3.4         Controlled parking will also address the additional challenge of vehicles are occupying spaces long term to take advantage of free parking.  This  prevents park users from being able to leave their vehicles in designated spaces when visiting a park. This is especially problematic at the weekends when large numbers of people gather forsporting activities. Controlled parking will enable the council to address this issue through parking enforcement.


3.5         The search by some members of the public to find cheap or free parking has resulted in designated spaces for vehiclesin the city’s parks being put under pressure by residents, visitors and van dwellers. This been exacerbated as the city has increased parking controls, making cheaper car spaces in parks, an obvious location to avoid on-street parking charges and to leave vans for longer periods.


3.6         In some instances, such as at Vale Park, a number of complaints have occurred as residents and visitors have been prevented from visiting the park due to non-parks users occupying spaces. If these sites remain uncontrolled, they are likely to face ongoing pressure and a growing level of complaints by park users.


3.7         In addition, on-street parking charges have increased considerably in recent years whilst charges in places like Preston Park, have not increased.  Unsurprisingly, these locations are now favoured by residents, visitors and park users alike to reduce their parking cost. City Parks are now seeking to redress this situation.


3.8         However, the majority of new  sites being proposed in the city’s parks are not bordered by a Controlled Parking Zone with on-street-parking. Therefore, all of the new sites being added to the programme would start at the lower tariff rate.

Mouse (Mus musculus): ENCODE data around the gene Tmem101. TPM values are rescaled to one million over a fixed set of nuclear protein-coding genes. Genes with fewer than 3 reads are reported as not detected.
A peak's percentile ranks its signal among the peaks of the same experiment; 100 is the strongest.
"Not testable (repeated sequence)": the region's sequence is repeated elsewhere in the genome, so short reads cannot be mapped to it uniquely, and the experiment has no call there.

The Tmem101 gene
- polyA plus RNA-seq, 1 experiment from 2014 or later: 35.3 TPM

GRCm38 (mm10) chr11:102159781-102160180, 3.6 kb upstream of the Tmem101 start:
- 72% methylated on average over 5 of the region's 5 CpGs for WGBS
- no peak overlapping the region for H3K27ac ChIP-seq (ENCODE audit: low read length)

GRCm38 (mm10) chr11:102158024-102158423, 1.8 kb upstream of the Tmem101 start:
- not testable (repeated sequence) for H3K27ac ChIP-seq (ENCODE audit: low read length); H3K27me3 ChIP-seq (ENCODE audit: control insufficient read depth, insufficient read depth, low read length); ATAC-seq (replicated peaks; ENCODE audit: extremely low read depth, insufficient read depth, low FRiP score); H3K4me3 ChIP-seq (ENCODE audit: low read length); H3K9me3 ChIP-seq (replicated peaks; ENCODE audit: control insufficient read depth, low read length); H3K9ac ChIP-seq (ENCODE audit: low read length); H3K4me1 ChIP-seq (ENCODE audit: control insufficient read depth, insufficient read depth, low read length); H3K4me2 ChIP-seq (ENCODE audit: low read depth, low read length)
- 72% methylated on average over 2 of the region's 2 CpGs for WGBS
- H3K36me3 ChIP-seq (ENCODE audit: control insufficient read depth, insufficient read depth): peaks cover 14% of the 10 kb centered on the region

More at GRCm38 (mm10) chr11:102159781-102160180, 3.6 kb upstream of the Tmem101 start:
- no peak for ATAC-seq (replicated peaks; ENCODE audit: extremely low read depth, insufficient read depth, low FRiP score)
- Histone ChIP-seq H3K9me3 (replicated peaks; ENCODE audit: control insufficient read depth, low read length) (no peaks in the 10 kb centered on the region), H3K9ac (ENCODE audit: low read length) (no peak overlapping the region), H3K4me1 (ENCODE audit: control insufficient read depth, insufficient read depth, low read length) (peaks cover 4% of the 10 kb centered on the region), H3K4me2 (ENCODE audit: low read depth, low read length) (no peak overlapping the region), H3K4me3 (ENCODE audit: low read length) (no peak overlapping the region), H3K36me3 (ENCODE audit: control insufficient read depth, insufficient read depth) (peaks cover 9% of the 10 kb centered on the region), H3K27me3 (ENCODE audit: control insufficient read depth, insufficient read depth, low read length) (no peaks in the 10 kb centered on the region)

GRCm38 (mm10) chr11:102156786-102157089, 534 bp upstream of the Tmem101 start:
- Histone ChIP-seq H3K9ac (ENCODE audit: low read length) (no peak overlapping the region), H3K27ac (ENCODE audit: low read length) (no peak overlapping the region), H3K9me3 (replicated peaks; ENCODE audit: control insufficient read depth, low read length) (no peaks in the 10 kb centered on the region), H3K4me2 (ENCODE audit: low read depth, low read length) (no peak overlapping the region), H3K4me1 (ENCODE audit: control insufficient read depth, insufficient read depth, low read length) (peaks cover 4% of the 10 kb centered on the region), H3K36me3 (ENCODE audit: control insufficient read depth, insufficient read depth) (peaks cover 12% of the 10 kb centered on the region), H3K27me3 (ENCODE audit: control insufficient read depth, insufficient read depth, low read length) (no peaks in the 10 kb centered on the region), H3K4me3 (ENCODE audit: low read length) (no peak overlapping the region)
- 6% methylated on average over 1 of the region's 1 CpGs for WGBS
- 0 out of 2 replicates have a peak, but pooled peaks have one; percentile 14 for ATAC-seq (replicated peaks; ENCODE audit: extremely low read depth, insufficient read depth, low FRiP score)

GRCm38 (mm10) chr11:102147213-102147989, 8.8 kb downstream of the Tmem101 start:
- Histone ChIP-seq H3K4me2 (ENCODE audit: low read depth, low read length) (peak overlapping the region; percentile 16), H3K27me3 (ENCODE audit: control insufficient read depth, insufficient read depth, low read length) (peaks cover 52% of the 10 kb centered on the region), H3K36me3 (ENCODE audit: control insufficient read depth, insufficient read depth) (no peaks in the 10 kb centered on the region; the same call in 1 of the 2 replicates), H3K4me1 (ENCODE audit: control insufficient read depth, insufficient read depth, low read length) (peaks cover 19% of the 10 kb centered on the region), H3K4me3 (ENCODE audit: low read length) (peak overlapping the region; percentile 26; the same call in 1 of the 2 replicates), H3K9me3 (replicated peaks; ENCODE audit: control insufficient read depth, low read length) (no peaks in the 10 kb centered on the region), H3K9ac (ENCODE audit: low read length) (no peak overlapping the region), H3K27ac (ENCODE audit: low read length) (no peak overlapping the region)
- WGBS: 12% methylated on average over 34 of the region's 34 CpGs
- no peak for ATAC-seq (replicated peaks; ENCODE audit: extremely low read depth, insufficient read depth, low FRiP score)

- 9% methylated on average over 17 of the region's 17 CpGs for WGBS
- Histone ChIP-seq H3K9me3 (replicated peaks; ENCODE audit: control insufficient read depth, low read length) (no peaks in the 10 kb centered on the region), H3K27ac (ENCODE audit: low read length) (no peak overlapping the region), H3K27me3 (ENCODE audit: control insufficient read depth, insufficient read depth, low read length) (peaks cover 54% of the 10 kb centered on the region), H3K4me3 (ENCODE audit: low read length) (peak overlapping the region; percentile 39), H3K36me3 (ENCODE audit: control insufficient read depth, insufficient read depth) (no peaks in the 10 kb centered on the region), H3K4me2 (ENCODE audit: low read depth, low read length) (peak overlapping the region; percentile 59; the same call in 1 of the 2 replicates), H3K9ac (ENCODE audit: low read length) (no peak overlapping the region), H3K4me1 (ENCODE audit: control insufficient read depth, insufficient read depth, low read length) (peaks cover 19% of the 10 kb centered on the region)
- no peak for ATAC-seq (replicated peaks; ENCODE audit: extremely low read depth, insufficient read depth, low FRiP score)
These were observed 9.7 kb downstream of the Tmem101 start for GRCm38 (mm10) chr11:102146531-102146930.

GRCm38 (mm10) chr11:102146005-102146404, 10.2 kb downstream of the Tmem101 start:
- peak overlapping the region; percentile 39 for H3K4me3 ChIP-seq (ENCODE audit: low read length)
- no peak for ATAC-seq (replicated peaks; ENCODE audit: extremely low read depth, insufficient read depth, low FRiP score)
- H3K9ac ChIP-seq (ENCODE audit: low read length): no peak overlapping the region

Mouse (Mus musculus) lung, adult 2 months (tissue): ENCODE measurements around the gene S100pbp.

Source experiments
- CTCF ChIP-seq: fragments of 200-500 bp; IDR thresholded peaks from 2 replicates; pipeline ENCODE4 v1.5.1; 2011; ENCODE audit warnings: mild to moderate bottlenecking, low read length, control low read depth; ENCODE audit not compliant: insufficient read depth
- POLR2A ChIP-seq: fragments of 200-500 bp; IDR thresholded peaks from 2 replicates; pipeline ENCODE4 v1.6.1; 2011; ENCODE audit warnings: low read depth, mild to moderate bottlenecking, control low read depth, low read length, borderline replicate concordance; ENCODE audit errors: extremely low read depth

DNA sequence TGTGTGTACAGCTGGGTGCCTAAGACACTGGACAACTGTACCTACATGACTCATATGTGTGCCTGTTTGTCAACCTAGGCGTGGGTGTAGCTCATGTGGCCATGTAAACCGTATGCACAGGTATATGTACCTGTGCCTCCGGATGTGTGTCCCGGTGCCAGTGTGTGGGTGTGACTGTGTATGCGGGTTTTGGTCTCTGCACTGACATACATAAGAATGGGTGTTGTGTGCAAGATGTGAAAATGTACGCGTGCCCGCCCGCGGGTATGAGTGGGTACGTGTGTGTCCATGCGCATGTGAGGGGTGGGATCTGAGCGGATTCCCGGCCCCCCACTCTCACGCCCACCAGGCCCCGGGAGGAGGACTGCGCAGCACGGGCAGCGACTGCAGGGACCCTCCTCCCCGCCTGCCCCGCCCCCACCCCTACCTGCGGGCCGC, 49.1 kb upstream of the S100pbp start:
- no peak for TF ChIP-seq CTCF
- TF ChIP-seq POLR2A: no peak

Car Park Charging


3.9         The proposed increases to existing car parking charges are contained in the Fees and Charges report, also on today’s agenda.


3.10      For car parks with existing controls and charges, it is proposed the charges are extended to seven days a week, to address the avoidance of on-street parking charges and the utilisation of spaces by non-park users. The charge will apply from 8am to 8pm and there will be no overnight parking allowed at any site. Each of the sites will require an individual consultation which forms part of the statutory process for making a Traffic Regulation Order (TRO).


3.11      In addition, all car parking spaces need to pay business rates back to the council. Over £0.025 is currently paid to the council from the existing three locations, and in excess of £0.030 in anticipated in 23/24.


Removal of Ring-fenced Income for Parks


3.12      It is recommended that the current ring-fence for car parking income is removed from Preston Park, East Brighton Park and all new sites to allow greater flexibility with this income. Separating income from specific sites provides the opportunity to invest money into areas which have not been allocated Section 106 money.


3.13      Currently, income from the three existing car parks contributes towards their maintenance. Stanmer Park annual income is around £0.330m and is locked into a Heritage Lottery Fund agreement for ten years to pay for staff and the upkeep of the park and ongoing restoration.


3.14      Preston Park annual income is in the region of £0.060m which assist with maintenance of the wider park and contributed the refurbishment of the playground. East Brighton Park annual income is around £0.006m.


3.15      City Parks already has an income target from parking income of £0.050m per annum.